clergy to bear. To reveal to any outsider what was said during sealed confession
is to commit heresy within the eyes of the Holy Order. This includes confessions
of capital crimes, heresy, or magery. Priests contending with the confession of
a mage would dedicate themselves to convincing that mage that it is rightful to
turn himself over to the Holy Inquisition, not take it upon herself to break the
sanctity of the confessional. To do so is to commit an act of deliberate heresy,
and clergy who cannot keep their vows may count themselves lucky to be simply
removed from their post.

While it isn't standard for Inquisitors to take confessions, those who do are
held to their vows as an Inquisitor before their vows as a Priest. Confession
with a Priest is inviolate regardless of what is confessed, while confession to
an Inquisitor comes with the expectation that they are an Inquisitor first.

(Subject area: religion               Last modified: Fri Jul 13 13:38:26 2018)

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Taunya
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Mon Aug 13, 2018 3:42 am

I think one reading of:

"known sinners who refuse to repent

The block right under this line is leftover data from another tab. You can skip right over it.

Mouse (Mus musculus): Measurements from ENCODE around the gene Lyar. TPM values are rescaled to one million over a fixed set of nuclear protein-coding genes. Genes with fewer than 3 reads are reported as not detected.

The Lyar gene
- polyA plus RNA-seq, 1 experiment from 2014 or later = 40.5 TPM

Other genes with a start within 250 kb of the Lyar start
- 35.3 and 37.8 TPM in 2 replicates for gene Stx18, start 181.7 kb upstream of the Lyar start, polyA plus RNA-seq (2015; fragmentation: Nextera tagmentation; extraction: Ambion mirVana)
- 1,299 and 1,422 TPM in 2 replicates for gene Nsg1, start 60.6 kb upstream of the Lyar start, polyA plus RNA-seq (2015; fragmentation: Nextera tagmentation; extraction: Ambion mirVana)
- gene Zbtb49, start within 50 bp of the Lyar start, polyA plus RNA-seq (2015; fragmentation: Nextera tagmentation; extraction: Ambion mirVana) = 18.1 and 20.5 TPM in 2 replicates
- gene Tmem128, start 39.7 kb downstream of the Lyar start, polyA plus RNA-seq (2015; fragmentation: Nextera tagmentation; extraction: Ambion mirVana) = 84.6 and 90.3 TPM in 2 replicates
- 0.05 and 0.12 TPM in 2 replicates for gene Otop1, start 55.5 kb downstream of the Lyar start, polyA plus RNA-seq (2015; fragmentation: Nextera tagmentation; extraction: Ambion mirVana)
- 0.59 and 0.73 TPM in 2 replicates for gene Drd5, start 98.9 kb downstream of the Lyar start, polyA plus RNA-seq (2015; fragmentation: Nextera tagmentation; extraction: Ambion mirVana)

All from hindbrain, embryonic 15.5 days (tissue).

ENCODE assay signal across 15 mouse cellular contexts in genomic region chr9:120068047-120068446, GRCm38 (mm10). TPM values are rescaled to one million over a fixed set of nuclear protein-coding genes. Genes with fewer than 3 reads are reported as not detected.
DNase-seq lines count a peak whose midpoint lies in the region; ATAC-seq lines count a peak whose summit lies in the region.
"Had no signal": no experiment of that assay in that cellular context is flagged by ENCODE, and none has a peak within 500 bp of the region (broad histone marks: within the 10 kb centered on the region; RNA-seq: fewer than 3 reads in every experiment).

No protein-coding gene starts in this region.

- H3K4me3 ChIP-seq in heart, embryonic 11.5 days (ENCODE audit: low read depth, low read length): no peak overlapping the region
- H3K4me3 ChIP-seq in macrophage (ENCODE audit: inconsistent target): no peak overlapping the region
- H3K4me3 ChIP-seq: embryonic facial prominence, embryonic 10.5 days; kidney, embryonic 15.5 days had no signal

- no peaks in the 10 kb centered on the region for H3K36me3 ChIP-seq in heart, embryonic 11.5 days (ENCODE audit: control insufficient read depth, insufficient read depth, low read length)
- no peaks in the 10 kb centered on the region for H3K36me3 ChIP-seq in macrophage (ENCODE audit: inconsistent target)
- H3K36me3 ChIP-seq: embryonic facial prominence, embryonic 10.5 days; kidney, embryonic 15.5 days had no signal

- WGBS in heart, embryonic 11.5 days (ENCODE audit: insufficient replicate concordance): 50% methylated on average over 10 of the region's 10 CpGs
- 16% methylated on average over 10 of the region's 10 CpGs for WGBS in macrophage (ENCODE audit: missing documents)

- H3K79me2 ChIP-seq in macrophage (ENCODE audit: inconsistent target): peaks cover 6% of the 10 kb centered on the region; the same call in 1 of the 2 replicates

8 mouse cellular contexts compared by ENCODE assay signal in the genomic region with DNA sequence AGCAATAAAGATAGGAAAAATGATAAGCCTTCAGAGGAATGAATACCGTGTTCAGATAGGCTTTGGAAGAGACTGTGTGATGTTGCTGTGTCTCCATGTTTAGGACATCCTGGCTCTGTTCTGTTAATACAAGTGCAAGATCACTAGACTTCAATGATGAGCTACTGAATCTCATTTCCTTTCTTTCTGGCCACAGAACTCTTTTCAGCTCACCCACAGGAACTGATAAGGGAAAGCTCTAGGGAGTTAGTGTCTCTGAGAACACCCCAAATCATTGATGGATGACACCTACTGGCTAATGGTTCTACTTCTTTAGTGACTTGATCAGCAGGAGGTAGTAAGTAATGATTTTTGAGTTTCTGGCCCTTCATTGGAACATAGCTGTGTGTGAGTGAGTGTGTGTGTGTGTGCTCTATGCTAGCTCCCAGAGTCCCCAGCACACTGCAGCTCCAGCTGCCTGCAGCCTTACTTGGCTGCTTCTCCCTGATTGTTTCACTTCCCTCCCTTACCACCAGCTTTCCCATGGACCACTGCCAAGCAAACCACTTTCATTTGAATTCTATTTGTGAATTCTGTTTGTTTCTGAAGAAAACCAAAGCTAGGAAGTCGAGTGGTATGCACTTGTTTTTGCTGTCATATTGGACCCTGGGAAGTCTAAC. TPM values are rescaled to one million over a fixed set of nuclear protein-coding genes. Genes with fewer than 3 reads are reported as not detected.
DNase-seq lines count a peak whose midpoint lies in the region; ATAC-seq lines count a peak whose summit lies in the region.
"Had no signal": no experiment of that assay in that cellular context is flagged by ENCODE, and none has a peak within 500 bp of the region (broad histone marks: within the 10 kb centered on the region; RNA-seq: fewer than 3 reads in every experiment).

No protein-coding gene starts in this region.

on their own will often receive a visit from Church Inquisitors, and
avoiding their reach is punished far more strictly than by those priests
conducting confession."

might be that those who do not seek confession will be visited by Inquisitors if found out, not that a priest will report them to inquisitors for failing to repent.

DeadHandsome
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Joined: Fri May 11, 2018 4:55 pm

Mon Aug 13, 2018 3:53 am

I am inclined to agree with this interpretation. Unless of course your Confessor was an Inquisitor.

Helena
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Joined: Sun Sep 03, 2017 1:17 pm

Mon Aug 13, 2018 7:30 am

That's also my interpretation of the sentence.

But the idea I am willing to promote in that matter is that when it comes to compare helpfiles or discuss subtelties, it should be considered there's not one unique OOC truth, and that differing interpretation of the Lore are possible. And I think that's good for the game, since that gives room for people to create characters and have RP.

So, in that matter like in many others, I feel there's no need to clarify the Lore. What I feel is needed, is that inquisitors don't use their IC power to lock the Lore to a single interpretation, IE don't begin to believe that their interpretation is the only acceptable one from an OOC point of view.

(Edited out by Staff - Please don't name names)

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The_Last_Good_Dragon
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Mon Aug 13, 2018 7:52 am

Taunya wrote:
Mon Aug 13, 2018 3:42 am
I think one reading of: